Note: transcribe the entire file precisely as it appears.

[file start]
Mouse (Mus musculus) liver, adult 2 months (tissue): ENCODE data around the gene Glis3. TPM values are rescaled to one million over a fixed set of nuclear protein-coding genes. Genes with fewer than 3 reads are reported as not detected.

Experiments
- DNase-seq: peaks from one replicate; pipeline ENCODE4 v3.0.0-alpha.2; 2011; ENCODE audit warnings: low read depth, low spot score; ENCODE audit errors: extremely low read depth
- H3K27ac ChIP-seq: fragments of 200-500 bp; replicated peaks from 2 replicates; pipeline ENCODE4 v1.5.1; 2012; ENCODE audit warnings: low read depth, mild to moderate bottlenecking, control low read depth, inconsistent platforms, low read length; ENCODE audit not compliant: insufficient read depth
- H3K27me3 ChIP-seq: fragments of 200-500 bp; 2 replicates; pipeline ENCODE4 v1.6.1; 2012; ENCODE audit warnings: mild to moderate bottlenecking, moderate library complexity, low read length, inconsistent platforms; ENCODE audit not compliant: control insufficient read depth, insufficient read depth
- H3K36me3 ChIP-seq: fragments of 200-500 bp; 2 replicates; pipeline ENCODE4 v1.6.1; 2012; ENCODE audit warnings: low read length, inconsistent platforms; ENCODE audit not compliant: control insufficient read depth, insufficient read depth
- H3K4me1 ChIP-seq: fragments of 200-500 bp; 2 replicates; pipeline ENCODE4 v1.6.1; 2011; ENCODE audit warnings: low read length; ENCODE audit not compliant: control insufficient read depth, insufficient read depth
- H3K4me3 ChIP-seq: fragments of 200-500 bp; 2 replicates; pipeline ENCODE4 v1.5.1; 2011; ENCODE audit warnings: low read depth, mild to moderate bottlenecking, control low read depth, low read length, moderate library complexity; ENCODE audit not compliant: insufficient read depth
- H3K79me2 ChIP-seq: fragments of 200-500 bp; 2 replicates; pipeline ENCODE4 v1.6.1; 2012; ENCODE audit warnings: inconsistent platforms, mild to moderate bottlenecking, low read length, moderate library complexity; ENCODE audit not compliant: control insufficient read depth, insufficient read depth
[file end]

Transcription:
Mouse (Mus musculus) liver, adult 2 months (tissue): ENCODE data around the gene Glis3. TPM values are rescaled to one million over a fixed set of nuclear protein-coding genes. Genes with fewer than 3 reads are reported as not detected.

Experiments
- DNase-seq: peaks from one replicate; pipeline ENCODE4 v3.0.0-alpha.2; 2011; ENCODE audit warnings: low read depth, low spot score; ENCODE audit errors: extremely low read depth
- H3K27ac ChIP-seq: fragments of 200-500 bp; replicated peaks from 2 replicates; pipeline ENCODE4 v1.5.1; 2012; ENCODE audit warnings: low read depth, mild to moderate bottlenecking, control low read depth, inconsistent platforms, low read length; ENCODE audit not compliant: insufficient read depth
- H3K27me3 ChIP-seq: fragments of 200-500 bp; 2 replicates; pipeline ENCODE4 v1.6.1; 2012; ENCODE audit warnings: mild to moderate bottlenecking, moderate library complexity, low read length, inconsistent platforms; ENCODE audit not compliant: control insufficient read depth, insufficient read depth
- H3K36me3 ChIP-seq: fragments of 200-500 bp; 2 replicates; pipeline ENCODE4 v1.6.1; 2012; ENCODE audit warnings: low read length, inconsistent platforms; ENCODE audit not compliant: control insufficient read depth, insufficient read depth
- H3K4me1 ChIP-seq: fragments of 200-500 bp; 2 replicates; pipeline ENCODE4 v1.6.1; 2011; ENCODE audit warnings: low read length; ENCODE audit not compliant: control insufficient read depth, insufficient read depth
- H3K4me3 ChIP-seq: fragments of 200-500 bp; 2 replicates; pipeline ENCODE4 v1.5.1; 2011; ENCODE audit warnings: low read depth, mild to moderate bottlenecking, control low read depth, low read length, moderate library complexity; ENCODE audit not compliant: insufficient read depth
- H3K79me2 ChIP-seq: fragments of 200-500 bp; 2 replicates; pipeline ENCODE4 v1.6.1; 2012; ENCODE audit warnings: inconsistent platforms, mild to moderate bottlenecking, low read length, moderate library complexity; ENCODE audit not compliant: control insufficient read depth, insufficient read depth